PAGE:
In the lead up to Saturday’s press conference, it was Abreu touring Robert around Guaranteed Rate Field, chatting with him in the dugout and taking pictures on the infield.

“I was very excited to have him here, and I’m very happy right now because he’s signing with the team,” Abreu said through a translator ahead of Sunday’s series finale with the visiting Detroit Tigers. “He’s a very good player. I just told him that he has to keep working hard and keep doing the things to get here as soon as he can. He’s a nice guy.

“I’m excited to have that opportunity (to be a mentor). That’s something that I like to do. I like to advise the guys and tell them what to do for their best like I am doing right now with Moncada. I’m just waiting for that opportunity to happen with (Robert).”

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While Abreu arrived on the South Side an older, more experienced player who was ready for the big leagues, Robert’s journey to the majors will be a much different, much longer one. Abreu recognizes that and talked about how tough the transition will be. He also has confidence Robert, who has received glowing scouting reports comparing him to perennial All Stars, can succeed.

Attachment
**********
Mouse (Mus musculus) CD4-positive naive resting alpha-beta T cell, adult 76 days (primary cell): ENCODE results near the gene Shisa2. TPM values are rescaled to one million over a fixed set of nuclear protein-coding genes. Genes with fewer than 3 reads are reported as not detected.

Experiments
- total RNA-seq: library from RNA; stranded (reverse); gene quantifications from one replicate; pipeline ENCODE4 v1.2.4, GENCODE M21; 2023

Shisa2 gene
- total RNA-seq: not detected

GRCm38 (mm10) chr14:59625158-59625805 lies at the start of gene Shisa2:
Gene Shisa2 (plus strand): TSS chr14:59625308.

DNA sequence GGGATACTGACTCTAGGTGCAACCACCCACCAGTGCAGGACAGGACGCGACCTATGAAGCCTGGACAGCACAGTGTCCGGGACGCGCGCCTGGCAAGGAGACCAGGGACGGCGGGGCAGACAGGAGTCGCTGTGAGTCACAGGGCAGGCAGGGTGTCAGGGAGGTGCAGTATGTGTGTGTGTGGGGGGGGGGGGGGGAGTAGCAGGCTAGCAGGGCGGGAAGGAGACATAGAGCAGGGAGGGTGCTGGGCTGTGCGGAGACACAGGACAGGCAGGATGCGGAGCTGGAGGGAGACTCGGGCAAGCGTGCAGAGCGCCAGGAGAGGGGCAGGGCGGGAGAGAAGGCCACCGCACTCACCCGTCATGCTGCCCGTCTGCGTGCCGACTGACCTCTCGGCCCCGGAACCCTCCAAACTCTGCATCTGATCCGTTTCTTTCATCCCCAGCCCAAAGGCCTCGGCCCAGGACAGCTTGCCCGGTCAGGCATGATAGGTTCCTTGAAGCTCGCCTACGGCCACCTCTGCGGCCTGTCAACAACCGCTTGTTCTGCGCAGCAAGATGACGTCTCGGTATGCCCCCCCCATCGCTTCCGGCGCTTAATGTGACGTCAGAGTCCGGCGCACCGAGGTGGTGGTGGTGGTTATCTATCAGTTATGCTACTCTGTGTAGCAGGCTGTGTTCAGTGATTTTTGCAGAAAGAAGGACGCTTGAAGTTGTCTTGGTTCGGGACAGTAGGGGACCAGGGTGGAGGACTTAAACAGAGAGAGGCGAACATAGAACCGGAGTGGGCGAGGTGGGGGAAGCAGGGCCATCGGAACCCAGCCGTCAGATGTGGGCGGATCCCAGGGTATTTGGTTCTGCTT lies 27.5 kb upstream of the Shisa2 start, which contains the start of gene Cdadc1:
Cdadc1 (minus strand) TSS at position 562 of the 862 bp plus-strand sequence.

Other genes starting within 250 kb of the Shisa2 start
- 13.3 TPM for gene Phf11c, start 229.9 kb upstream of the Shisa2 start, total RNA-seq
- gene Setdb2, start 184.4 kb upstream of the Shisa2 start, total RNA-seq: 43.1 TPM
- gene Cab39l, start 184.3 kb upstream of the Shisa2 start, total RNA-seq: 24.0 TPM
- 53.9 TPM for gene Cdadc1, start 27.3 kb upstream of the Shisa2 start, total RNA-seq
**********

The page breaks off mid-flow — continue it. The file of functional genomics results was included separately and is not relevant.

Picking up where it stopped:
“It’s not an easy thing to do to come here straight to play in the majors because this is a very high level and a tough one to play,” Abreu said. “I think the best for him is the decision that he’s making for him, to have some games in the minors and let him develop there. He’s had a long time without playing baseball. Baseball in Cuba is good, but it’s not as good as baseball here in the U.S. and you have to adjust. I think that process for him is going to be perfect in the minors.”

Saturday, Robert talked about the White Sox tradition of Cuban players, mentioning how it helped motivate him to sign with the team. Abreu has been one of the franchise’s most successful Cuban players, a list that includes the legendary Minnie Minoso as well as more recent players like Alexei Ramirez and Dayan Viciedo and Moncada in the minor leagues.

While that tradition might not be the entire or even main reason Robert is now a part of the organization, general manager Rick Hahn talked about how it’s created an environment that will help Robert develop. Banners featuring Minoso, Abreu, Ramirez and Moncada flanked the table where Robert signed his contract.

Abreu said it’s a tradition he’s very proud to be a part of.

“That made me feel happy and proud. Not just for this organization that I’m a part of, but also for my heritage because I know that this is a very good organization and they are trying to take care of the Cuban players,” Abreu said. “I also feel a huge respect for Minnie Minoso because he was the first one who opened this door here with the White Sox.”

Through his mentoring, Abreu could keep that tradition going into the future. Robert and Moncada are huge pieces of the White Sox rebuilding puzzle, and Abreu is helping put those pieces together for the White Sox.